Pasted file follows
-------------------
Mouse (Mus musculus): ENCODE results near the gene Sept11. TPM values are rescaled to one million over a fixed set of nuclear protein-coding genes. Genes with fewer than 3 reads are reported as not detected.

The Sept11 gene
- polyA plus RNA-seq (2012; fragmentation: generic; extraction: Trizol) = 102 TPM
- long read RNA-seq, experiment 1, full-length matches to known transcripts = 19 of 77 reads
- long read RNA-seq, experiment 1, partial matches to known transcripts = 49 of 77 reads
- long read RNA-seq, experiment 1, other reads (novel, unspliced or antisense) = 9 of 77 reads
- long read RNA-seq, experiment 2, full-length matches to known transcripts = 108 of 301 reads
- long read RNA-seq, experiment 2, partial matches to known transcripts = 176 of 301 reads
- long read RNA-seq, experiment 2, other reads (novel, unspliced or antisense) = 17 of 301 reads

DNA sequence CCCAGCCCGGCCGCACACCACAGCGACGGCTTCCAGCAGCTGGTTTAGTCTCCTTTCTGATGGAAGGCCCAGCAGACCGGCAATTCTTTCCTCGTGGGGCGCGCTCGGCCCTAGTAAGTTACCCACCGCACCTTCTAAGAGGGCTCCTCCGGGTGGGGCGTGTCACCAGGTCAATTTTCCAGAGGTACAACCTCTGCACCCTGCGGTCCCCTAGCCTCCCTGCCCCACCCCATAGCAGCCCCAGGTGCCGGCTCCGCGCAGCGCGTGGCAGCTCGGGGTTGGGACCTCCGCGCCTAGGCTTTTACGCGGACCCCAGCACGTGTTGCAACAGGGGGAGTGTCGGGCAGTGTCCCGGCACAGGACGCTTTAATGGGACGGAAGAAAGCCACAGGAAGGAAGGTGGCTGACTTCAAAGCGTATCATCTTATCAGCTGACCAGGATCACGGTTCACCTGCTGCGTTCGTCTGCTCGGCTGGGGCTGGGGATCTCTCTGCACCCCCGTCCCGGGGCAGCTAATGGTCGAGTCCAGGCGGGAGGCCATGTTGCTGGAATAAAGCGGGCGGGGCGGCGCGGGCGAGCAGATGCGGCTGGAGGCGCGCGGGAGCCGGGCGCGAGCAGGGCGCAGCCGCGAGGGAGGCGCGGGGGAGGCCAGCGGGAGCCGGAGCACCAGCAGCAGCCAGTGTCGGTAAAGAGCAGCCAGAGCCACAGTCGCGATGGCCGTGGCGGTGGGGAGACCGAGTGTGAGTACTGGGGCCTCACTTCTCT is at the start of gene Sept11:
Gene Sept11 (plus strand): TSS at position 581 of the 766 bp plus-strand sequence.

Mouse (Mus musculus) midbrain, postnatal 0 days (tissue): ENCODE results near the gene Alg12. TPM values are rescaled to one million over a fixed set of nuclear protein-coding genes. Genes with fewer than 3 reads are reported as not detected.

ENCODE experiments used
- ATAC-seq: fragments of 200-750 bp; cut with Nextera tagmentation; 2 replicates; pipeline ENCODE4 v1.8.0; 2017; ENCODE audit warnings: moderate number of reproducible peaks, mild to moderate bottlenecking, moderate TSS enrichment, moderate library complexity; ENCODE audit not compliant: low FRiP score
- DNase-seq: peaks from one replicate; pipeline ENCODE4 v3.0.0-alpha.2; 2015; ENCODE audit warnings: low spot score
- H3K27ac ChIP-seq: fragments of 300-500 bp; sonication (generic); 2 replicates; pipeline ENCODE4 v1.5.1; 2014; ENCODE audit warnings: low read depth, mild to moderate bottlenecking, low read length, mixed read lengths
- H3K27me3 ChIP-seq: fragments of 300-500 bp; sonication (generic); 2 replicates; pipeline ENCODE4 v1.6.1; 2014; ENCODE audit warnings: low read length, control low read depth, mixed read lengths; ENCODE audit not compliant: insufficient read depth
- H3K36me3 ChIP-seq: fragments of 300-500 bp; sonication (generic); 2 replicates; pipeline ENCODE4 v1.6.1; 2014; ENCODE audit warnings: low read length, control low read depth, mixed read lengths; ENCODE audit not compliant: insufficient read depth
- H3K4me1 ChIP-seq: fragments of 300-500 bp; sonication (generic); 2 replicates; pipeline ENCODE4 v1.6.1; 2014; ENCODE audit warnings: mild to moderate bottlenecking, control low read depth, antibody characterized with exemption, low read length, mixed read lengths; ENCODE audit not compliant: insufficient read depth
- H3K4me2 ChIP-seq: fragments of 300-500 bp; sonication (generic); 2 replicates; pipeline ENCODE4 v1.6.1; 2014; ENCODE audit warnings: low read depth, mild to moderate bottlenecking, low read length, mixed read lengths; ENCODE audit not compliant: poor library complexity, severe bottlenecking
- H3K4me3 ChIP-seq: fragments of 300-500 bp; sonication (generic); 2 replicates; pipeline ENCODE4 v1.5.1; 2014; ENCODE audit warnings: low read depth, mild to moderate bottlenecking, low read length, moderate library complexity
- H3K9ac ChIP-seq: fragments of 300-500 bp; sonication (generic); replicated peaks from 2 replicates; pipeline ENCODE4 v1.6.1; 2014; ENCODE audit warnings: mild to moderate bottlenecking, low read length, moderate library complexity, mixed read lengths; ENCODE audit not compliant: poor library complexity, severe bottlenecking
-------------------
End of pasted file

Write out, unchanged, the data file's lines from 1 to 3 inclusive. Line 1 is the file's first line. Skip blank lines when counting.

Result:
Mouse (Mus musculus): ENCODE results near the gene Sept11. TPM values are rescaled to one million over a fixed set of nuclear protein-coding genes. Genes with fewer than 3 reads are reported as not detected.

The Sept11 gene
- polyA plus RNA-seq (2012; fragmentation: generic; extraction: Trizol) = 102 TPM